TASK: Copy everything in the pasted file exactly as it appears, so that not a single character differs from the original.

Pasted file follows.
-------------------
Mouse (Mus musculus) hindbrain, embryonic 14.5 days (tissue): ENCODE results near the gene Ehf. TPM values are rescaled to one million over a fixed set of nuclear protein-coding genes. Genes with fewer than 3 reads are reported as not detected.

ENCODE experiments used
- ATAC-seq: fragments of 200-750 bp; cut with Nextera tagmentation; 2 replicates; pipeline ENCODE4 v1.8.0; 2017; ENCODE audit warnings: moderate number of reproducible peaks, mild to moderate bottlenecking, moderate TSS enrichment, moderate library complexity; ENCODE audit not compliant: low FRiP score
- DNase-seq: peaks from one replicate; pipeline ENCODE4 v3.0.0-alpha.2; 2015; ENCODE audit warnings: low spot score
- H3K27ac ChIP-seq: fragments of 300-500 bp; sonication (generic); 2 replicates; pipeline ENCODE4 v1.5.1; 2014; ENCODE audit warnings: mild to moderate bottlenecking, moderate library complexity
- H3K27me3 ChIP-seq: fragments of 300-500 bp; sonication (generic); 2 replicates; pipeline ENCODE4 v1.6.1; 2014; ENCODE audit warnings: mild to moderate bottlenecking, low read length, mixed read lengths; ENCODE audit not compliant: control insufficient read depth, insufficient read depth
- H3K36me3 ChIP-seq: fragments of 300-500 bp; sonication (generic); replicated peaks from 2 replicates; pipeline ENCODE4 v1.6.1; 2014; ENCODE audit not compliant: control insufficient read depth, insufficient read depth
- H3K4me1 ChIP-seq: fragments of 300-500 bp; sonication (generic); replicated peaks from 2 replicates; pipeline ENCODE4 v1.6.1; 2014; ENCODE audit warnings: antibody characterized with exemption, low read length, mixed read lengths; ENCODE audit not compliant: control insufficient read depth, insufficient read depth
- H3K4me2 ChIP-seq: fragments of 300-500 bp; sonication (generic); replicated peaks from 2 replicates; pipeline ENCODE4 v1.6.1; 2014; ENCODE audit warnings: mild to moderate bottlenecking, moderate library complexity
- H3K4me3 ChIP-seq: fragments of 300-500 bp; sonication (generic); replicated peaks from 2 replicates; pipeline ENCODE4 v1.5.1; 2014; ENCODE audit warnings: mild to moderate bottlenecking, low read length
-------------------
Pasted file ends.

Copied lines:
Mouse (Mus musculus) hindbrain, embryonic 14.5 days (tissue): ENCODE results near the gene Ehf. TPM values are rescaled to one million over a fixed set of nuclear protein-coding genes. Genes with fewer than 3 reads are reported as not detected.

ENCODE experiments used
- ATAC-seq: fragments of 200-750 bp; cut with Nextera tagmentation; 2 replicates; pipeline ENCODE4 v1.8.0; 2017; ENCODE audit warnings: moderate number of reproducible peaks, mild to moderate bottlenecking, moderate TSS enrichment, moderate library complexity; ENCODE audit not compliant: low FRiP score
- DNase-seq: peaks from one replicate; pipeline ENCODE4 v3.0.0-alpha.2; 2015; ENCODE audit warnings: low spot score
- H3K27ac ChIP-seq: fragments of 300-500 bp; sonication (generic); 2 replicates; pipeline ENCODE4 v1.5.1; 2014; ENCODE audit warnings: mild to moderate bottlenecking, moderate library complexity
- H3K27me3 ChIP-seq: fragments of 300-500 bp; sonication (generic); 2 replicates; pipeline ENCODE4 v1.6.1; 2014; ENCODE audit warnings: mild to moderate bottlenecking, low read length, mixed read lengths; ENCODE audit not compliant: control insufficient read depth, insufficient read depth
- H3K36me3 ChIP-seq: fragments of 300-500 bp; sonication (generic); replicated peaks from 2 replicates; pipeline ENCODE4 v1.6.1; 2014; ENCODE audit not compliant: control insufficient read depth, insufficient read depth
- H3K4me1 ChIP-seq: fragments of 300-500 bp; sonication (generic); replicated peaks from 2 replicates; pipeline ENCODE4 v1.6.1; 2014; ENCODE audit warnings: antibody characterized with exemption, low read length, mixed read lengths; ENCODE audit not compliant: control insufficient read depth, insufficient read depth
- H3K4me2 ChIP-seq: fragments of 300-500 bp; sonication (generic); replicated peaks from 2 replicates; pipeline ENCODE4 v1.6.1; 2014; ENCODE audit warnings: mild to moderate bottlenecking, moderate library complexity
- H3K4me3 ChIP-seq: fragments of 300-500 bp; sonication (generic); replicated peaks from 2 replicates; pipeline ENCODE4 v1.5.1; 2014; ENCODE audit warnings: mild to moderate bottlenecking, low read length